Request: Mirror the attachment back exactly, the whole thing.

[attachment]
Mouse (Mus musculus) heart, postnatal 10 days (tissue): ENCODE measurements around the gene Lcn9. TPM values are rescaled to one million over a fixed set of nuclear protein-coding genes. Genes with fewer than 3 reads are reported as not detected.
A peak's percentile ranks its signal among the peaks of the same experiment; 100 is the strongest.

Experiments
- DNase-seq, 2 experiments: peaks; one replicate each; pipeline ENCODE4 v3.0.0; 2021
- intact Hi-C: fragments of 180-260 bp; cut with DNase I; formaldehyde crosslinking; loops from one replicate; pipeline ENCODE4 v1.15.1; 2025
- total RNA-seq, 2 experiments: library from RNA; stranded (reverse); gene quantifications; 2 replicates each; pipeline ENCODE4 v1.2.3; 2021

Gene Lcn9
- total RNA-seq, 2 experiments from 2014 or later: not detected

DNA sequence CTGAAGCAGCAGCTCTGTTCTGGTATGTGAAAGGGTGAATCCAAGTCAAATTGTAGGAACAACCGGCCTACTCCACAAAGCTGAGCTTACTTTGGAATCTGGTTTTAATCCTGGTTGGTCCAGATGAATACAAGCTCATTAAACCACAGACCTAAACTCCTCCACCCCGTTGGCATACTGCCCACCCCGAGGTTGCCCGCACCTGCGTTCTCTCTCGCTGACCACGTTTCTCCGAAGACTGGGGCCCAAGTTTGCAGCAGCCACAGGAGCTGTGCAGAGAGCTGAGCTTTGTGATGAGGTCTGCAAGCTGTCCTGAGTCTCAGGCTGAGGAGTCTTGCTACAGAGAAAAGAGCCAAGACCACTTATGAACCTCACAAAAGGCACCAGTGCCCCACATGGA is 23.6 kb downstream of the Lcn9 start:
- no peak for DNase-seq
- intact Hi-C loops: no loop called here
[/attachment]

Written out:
Mouse (Mus musculus) heart, postnatal 10 days (tissue): ENCODE measurements around the gene Lcn9. TPM values are rescaled to one million over a fixed set of nuclear protein-coding genes. Genes with fewer than 3 reads are reported as not detected.
A peak's percentile ranks its signal among the peaks of the same experiment; 100 is the strongest.

Experiments
- DNase-seq, 2 experiments: peaks; one replicate each; pipeline ENCODE4 v3.0.0; 2021
- intact Hi-C: fragments of 180-260 bp; cut with DNase I; formaldehyde crosslinking; loops from one replicate; pipeline ENCODE4 v1.15.1; 2025
- total RNA-seq, 2 experiments: library from RNA; stranded (reverse); gene quantifications; 2 replicates each; pipeline ENCODE4 v1.2.3; 2021

Gene Lcn9
- total RNA-seq, 2 experiments from 2014 or later: not detected

DNA sequence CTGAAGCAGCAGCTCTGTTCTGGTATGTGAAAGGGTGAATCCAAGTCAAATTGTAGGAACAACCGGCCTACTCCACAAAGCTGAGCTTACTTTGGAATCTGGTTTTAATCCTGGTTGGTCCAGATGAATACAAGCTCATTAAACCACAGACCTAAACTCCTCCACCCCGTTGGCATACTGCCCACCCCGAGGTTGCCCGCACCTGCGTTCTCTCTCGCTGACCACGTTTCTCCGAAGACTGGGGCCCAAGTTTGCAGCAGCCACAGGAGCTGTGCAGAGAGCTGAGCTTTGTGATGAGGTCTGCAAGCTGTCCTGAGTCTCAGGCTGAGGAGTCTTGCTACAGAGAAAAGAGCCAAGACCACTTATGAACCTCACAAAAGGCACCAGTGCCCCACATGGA is 23.6 kb downstream of the Lcn9 start:
- no peak for DNase-seq
- intact Hi-C loops: no loop called here